Sunday, July 31, 2011

Is it an indication of the current peer-review process?

The following news articles published last week are worth reading

1. Fraud case we might have seen coming (
2. Paper on genetics of longevity retracted (
3. Scientist in hot water over polar bears, Al Gore (
4. Peer review in science can be improved, MPs report (

Does this say anything about the current policies in science and research?

Friday, July 29, 2011

Is it not important to incorporate the knowledge on PK/PD when studying bacterial killing kinetics?

Many researchers studying bacterial killing by antibiotics use single culture conditions as indicated in the earlier blogs. However, such conditions do not take into account of
1. variable drug levels that occur under in vivo conditions
2. protein binding. In in vitro conditions, drug is available as free drug whereas in in vivo conditions, drugs can be bound to proteins. Only the unbound drug is pharmacologically effective and relevant in predicting therapeutic efficacy
3. concentration of drug at target sites- the drug penetration into the target sites can be influenced by a number of factors which are absent in in vitro conditions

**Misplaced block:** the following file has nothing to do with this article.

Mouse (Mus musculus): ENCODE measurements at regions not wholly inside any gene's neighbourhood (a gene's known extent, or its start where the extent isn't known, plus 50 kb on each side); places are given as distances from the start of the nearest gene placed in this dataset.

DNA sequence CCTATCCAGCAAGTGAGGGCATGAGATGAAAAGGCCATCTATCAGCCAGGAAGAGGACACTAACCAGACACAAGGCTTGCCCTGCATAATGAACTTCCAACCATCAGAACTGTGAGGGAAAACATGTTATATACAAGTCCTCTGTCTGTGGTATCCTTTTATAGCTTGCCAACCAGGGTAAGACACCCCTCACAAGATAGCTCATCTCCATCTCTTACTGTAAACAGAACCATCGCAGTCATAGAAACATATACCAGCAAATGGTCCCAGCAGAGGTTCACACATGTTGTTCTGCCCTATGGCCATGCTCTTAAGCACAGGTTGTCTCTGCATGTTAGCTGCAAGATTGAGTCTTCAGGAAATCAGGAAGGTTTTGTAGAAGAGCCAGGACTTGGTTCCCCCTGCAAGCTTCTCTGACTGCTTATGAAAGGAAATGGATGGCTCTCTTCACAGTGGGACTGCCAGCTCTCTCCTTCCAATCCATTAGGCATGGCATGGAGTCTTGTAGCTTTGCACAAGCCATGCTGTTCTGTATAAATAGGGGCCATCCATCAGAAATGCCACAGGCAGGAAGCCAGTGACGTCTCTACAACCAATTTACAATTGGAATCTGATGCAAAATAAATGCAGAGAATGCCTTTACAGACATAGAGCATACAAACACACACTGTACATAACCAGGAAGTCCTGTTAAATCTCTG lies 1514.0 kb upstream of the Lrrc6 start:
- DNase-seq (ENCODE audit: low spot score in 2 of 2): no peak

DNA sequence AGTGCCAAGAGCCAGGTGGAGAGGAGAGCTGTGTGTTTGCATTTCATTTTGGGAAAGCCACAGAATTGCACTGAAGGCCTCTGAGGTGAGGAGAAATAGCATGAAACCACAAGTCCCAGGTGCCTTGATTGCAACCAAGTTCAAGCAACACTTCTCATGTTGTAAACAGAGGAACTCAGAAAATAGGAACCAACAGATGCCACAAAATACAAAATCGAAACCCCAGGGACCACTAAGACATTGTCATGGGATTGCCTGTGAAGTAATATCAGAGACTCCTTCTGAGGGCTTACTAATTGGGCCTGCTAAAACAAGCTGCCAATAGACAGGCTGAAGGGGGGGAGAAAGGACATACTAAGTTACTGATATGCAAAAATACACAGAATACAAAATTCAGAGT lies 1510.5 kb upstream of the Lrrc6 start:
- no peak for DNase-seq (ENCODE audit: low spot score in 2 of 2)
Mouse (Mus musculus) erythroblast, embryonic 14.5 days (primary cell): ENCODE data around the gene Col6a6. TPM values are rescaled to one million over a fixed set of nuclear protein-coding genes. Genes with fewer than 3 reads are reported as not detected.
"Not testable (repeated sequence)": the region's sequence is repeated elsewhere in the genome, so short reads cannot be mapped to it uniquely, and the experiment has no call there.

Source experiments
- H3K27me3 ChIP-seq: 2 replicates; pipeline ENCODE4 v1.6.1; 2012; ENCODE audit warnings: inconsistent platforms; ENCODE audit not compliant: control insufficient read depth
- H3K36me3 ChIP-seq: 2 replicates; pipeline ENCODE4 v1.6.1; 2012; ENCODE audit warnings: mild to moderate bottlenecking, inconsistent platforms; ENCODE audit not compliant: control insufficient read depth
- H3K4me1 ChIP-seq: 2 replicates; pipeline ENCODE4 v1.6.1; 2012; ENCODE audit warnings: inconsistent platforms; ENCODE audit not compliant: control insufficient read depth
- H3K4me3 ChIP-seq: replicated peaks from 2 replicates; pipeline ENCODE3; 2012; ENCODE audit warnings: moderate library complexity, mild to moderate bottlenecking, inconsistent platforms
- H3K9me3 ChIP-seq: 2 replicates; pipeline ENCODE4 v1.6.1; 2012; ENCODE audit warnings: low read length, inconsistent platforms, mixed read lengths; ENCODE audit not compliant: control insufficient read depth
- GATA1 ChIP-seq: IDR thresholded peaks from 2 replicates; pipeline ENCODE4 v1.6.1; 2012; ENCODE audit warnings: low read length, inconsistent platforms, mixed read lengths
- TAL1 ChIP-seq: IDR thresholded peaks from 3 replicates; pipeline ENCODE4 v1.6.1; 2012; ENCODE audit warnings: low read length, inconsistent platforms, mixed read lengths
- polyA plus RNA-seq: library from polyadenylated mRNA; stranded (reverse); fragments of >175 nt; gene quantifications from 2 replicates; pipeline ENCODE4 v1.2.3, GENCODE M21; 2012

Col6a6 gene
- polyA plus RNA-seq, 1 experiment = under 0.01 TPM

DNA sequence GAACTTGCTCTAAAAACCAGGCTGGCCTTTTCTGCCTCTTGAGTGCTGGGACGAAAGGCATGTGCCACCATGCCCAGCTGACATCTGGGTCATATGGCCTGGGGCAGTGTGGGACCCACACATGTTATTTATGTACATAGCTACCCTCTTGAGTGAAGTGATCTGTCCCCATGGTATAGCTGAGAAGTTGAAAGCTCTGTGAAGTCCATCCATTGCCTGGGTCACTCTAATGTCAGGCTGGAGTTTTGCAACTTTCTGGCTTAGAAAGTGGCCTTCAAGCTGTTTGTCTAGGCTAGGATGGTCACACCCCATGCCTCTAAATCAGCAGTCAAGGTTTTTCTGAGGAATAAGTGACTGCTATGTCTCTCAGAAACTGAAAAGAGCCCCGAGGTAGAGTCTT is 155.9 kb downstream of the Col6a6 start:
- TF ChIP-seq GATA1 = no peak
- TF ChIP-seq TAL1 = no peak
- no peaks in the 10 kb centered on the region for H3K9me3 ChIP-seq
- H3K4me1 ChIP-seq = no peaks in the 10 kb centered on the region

4. tissue distribution- depending on the extent of binding of drug molecules to tissue proteins, the concentration of unbound (free) drug can vary
5. importance of immune cells
6. the role of inoculum effect, paradoxical effect etc. (discussed earlier)

Because of these disadvantages, MIC or MBC or MBC100 can not be considered as ideal pharmacodynamic parameters. They can only give approximate information about the effect of antibiotics.

Is it a good practice to extrapolate the results of single culture conditions as such to in vivo situations?

Monday, July 25, 2011

Persisters and phenotypic shift- some concluding remarks

Researchers have considered any bacteria that survive antibiotic therapy as persisters. Persisters, thus include
1. a small subpopulation of bacteria that survive antibiotic treatment in vitro
2. bacteria in biofilms, not killed by antibiotics
3. stationary phase bacteria, tolerant to antibiotics
4. mutant bacteria including hipA mutants
5. bacteria surviving  in chronic and recurrent infections in spite of antibiotic therapy

Even though they are all termed persisters, the reason why they survive may be different for each of the above cases and some of those persisters (as demonstrated in many experiments) may not have any clinical significance.

Similarly, some of the statements on persisters and their phenotypic shift are contradictory
1. Even though they are termed non-mutants, majority of persisters have a genetic background (refer July 18 blogpost)